First, the samples are collected in the Kimberly region of the Gale crater, which might have had water at some point in the past. In addition, the age of the samples coincides with the date where the water was present on the planet, according to the current understanding. We already know that on Earth the manganese oxides formed when the abundance of water was coupled with the rising levels of oxygen. This means that similar conditions occurred on Mars in the ancient period of planetary history. According to Lanza, one possible way for the oxygen to appear on Mars in the required amount is through the process of water breakdown (Jet Propulsion Laboratory par. 8).
As the planet was not protected by the strong magnetic field, the ionizing radiation began breaking down the molecules of water into atoms of oxygen and hydrogen. The planet’s gravity was not strong enough to hold the lighter hydrogen atoms, so over time oxygen began building up. The red iron oxide dust that is responsible for the color of the planet further confirms the suggested course of events. However, while the oxidization of iron requires small amounts of oxygen that can form in other ways, the newly found manganese oxides require new explanation.
Section D: Funding Justification
Our discovery has several important implications. First, the fact that conditions on Mars were similar to those on Earth opens up unprecedented opportunities for further research. While in the current state it cannot be colonized or used for valuable resources, Mars can provide us with precious information regarding the alternative course of events for the Earth-like world. Additionally, if the hypothesis suggested by Lanza is correct, it will expand our understanding of the biosignature, one of the criteria currently used in the search for Earth-like exoplanets (Misra, Meadows, Claire, and Crisp 67).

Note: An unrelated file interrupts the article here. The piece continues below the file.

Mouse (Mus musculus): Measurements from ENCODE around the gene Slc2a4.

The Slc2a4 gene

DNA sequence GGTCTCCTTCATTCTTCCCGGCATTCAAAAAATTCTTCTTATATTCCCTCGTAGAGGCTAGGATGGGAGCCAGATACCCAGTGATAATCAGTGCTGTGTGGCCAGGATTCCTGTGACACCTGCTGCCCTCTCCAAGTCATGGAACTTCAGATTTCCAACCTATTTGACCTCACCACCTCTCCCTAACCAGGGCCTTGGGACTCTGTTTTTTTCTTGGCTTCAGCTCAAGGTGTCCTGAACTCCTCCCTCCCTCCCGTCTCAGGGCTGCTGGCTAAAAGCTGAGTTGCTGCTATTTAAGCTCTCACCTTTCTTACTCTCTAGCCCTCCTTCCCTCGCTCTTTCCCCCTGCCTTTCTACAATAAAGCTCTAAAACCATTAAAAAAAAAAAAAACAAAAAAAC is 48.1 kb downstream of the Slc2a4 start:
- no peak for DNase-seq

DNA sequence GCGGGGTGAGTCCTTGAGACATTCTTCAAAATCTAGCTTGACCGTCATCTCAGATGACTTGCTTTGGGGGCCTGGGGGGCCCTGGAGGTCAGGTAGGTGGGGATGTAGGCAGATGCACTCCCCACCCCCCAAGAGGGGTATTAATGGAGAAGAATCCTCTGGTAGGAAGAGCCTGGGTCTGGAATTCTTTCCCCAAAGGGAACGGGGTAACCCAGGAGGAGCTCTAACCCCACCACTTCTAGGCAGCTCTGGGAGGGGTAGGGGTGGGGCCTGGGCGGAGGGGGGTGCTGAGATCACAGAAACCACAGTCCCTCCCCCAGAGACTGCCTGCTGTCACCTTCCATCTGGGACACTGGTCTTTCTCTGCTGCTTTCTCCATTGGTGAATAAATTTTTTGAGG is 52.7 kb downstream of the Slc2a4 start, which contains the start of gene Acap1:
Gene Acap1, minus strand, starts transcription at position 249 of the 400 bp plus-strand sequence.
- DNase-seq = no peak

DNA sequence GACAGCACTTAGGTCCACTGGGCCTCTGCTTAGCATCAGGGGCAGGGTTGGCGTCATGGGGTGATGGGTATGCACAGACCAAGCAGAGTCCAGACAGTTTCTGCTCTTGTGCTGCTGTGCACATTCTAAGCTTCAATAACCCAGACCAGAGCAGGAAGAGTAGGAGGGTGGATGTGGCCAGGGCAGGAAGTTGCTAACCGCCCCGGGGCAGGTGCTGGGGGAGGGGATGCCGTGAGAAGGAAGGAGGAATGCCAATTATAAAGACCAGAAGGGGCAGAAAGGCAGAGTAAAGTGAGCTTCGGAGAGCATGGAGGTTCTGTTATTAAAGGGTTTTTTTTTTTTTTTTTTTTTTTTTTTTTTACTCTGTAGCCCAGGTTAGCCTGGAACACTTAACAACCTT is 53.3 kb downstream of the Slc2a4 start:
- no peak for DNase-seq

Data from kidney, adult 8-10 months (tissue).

Finally, in case the hypothesis proves to be incorrect, one of the possible alternatives is even more astounding. If the red planet did indeed have bacterial life responsible for the manganese oxide formation, the possibilities of subsequent scientific progress are immeasurable – not only in such fields as evolutionary biology but also genetics and medicine, among others. This could truly be the beginning of a new age for humankind.
However, the planetary exploration is costly. Besides, the current evidence in support of our theory is fairly limited. With additional funding from your organization, we could widen the scope of the Curiosity Mission to confirm our analysis and deepen the understanding of the issue. Additionally, new fields need to be tackled in Mars exploration, such as biological analysis, which would greatly increase our chances of important discoveries.
Works Cited (Optional)
Jet Propulsion Laboratory. NASA rover findings point to a more Earth-like martian past. 2016. Web.
Misra, Amit, Victoria Meadows, Mark Claire, and Dave Crisp. “Using dimers to measure biosignatures and atmospheric pressure for terrestrial exoplanets.” Astrobiology 14.2 (2014): 67-86.
NASA. Chemistry & Camera (ChemCam). n.d. Web.